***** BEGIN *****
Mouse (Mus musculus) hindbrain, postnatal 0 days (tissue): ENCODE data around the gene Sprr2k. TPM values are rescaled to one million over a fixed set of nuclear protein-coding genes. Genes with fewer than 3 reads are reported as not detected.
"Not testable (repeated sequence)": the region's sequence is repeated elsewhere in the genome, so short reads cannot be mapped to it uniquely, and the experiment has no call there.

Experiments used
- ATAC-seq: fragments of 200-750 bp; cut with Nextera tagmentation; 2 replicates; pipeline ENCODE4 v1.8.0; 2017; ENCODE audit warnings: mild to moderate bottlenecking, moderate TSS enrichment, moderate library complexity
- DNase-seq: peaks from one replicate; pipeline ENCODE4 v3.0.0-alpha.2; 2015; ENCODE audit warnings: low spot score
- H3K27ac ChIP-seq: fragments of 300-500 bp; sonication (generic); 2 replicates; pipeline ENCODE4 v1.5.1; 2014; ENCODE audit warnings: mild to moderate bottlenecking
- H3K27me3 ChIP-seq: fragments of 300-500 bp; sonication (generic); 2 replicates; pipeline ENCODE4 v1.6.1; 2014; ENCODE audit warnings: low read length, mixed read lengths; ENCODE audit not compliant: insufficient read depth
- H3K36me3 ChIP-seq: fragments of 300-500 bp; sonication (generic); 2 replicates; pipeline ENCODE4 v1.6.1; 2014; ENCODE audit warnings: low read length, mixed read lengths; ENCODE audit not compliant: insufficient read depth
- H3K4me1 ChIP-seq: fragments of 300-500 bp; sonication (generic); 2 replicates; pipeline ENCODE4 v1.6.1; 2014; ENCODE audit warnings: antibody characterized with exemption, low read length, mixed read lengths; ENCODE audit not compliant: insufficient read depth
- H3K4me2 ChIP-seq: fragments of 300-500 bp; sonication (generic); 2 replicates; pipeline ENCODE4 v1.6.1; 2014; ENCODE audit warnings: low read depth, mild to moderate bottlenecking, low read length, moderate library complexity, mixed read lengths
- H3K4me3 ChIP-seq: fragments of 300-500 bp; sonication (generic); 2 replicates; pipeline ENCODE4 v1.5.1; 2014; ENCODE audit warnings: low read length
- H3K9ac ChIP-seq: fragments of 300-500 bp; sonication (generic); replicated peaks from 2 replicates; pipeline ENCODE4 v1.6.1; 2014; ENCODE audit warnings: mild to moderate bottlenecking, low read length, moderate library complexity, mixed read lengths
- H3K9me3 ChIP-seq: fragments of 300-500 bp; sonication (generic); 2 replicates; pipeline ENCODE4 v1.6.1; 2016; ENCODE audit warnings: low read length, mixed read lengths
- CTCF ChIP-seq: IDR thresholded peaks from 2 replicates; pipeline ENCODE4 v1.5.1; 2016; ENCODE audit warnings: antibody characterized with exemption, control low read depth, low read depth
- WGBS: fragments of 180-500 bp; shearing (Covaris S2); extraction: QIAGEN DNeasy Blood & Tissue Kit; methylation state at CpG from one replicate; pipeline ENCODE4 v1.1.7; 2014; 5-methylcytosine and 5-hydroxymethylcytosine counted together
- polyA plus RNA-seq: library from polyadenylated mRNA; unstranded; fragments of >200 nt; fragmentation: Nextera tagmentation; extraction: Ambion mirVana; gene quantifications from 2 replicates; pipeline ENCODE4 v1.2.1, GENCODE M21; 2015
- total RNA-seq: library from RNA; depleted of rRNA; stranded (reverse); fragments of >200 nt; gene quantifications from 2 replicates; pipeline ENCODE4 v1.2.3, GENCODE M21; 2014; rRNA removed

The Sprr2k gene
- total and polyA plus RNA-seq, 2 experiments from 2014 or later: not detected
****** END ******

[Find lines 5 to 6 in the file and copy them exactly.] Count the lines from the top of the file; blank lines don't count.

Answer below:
- DNase-seq: peaks from one replicate; pipeline ENCODE4 v3.0.0-alpha.2; 2015; ENCODE audit warnings: low spot score
- H3K27ac ChIP-seq: fragments of 300-500 bp; sonication (generic); 2 replicates; pipeline ENCODE4 v1.5.1; 2014; ENCODE audit warnings: mild to moderate bottlenecking